Carrion's disease is caused by Bartonella bacilliformis . [4] [7] Recent investigations show that Candidatus Bartonella ancashi may cause verruga peruana, although it may not meet all of Koch's postulates. There has been no experimental reproduction of the Peruvian wart in animals and there is little research on the disease's natural spread or impact in native animals.


thin blood film Smear.jpg
thin blood film

Diagnosis during the acute phase can be made by obtaining a peripheral blood smear with Giemsa stain, Columbia blood agar cultures, immunoblot, indirect immunofluorescence, and PCR. Diagnosis during the chronic phase can be made using a Warthin-Starry stain of wart biopsy, PCR, and immunoblot.


Because Carrion's disease is often comorbid with Salmonella infections, chloramphenicol has historically been the treatment of choice. [5]

Fluoroquinolones (such as ciprofloxacin) or chloramphenicol in adults and chloramphenicol plus beta-lactams in children are the antibiotic regimens of choice during the acute phase of Carrion's disease. [5] Chloramphenicol-resistant B. bacilliformis has been observed. [2] [5]

During the eruptive phase, in which chloramphenicol is not useful, azithromycin, erythromycin, and ciprofloxacin have been used successfully for treatment. Rifampin or macrolides are also used to treat both adults and children. [2] [5]

Because of the high rates of comorbid infections and conditions, multiple treatments are often required. These have included the use of corticosteroids for respiratory distress, red blood cell transfusions for anemia, pericardiectomies for pericardial tamponades, and other standard treatments. [2] [8]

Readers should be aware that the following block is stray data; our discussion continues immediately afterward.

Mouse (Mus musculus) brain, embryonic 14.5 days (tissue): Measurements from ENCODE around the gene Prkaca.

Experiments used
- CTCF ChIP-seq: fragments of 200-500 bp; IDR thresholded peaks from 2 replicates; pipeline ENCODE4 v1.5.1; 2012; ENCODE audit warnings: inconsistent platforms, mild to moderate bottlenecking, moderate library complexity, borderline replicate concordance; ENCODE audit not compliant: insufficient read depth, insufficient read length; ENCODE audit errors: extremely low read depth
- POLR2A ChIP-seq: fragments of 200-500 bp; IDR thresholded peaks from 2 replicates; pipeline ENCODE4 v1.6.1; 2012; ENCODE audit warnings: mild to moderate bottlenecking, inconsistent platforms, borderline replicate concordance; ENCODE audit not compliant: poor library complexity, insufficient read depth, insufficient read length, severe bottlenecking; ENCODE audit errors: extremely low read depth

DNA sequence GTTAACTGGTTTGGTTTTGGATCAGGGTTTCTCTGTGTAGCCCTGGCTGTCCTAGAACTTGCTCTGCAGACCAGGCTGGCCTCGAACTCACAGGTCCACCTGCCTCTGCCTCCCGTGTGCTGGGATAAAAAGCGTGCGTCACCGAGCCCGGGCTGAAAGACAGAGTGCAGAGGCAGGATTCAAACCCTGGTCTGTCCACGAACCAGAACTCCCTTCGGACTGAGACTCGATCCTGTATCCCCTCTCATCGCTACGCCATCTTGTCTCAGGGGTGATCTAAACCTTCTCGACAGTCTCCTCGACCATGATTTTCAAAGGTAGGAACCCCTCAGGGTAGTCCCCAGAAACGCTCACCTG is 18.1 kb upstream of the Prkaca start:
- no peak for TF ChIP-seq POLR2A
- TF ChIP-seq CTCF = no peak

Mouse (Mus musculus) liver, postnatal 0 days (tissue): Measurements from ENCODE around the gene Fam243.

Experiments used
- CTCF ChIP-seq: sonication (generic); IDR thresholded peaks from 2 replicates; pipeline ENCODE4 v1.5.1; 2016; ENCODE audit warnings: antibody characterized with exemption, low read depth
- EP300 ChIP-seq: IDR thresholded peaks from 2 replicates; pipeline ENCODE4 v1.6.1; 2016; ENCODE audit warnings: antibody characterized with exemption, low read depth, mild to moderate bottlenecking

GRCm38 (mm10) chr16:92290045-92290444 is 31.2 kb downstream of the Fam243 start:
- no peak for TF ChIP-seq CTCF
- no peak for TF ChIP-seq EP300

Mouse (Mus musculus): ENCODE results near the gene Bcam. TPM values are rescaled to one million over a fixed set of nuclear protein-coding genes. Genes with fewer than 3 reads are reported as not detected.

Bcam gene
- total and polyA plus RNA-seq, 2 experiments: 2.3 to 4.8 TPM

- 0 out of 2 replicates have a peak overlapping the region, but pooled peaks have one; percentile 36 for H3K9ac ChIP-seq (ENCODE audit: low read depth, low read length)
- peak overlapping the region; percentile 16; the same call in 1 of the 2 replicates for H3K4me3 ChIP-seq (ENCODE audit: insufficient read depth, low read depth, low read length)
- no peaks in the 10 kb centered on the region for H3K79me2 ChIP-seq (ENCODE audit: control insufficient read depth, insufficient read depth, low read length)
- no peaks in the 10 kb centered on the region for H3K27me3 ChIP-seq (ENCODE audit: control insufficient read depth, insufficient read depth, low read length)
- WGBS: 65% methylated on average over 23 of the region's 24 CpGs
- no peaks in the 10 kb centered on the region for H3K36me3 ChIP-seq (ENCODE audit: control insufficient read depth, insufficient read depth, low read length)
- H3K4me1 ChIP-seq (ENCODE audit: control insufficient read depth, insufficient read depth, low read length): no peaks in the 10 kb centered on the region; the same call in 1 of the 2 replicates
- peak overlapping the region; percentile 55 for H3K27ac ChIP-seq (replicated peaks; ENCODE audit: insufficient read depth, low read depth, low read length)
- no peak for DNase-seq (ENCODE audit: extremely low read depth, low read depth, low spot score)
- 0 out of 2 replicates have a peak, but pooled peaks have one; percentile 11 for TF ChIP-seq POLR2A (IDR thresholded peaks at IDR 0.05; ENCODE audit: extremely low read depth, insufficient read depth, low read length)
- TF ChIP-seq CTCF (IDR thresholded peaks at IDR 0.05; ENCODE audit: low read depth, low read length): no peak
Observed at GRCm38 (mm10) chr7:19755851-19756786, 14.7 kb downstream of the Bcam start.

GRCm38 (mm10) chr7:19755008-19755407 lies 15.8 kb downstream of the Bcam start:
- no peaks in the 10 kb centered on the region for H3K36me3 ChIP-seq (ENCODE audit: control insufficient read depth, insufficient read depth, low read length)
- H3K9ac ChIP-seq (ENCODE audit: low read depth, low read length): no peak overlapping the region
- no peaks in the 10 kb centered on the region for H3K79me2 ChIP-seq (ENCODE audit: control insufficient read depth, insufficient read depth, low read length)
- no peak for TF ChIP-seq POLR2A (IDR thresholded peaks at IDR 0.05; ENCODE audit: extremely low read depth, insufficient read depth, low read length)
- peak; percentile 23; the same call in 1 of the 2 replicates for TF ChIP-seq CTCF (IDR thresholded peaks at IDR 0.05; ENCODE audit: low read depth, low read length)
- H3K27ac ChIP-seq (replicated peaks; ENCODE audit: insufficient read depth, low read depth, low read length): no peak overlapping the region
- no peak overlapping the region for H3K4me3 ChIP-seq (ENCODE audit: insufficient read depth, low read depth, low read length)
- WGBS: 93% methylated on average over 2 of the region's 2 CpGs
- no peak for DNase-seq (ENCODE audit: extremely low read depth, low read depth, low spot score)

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Daniel Alcides Carrión Peruvian medical student

Daniel Alcides Carrión García was a Peruvian medical student after whom Carrion's disease is named.

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Accelerated phase chronic myelogenous leukemia is a phase of chronic myelogenous leukemia in which the disease is progressing. In this phase, 10 to 19 % of the cells in the blood and bone marrow are blast cells. In the accelerated phase, these leukemia cells grow quickly.

Alberto Barton, was a Peruvian microbiologist who discovered the etiologic agent of Carrion´s disease or Oroya fever. The bacteria was named: Bartonella bacilliformis, in his honor. It is the type species of the genus Bartonella, and family Bartonellaceae.

Cat-scratch disease Human disease

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Bartonella ancashensis is a bacterium from the genus of Bartonella which has been isolated from blood from patients who suffered from verruga peruana in Caraz in Peru.Bartonella ancashensis is a human pathogen which may cause verruga peruana.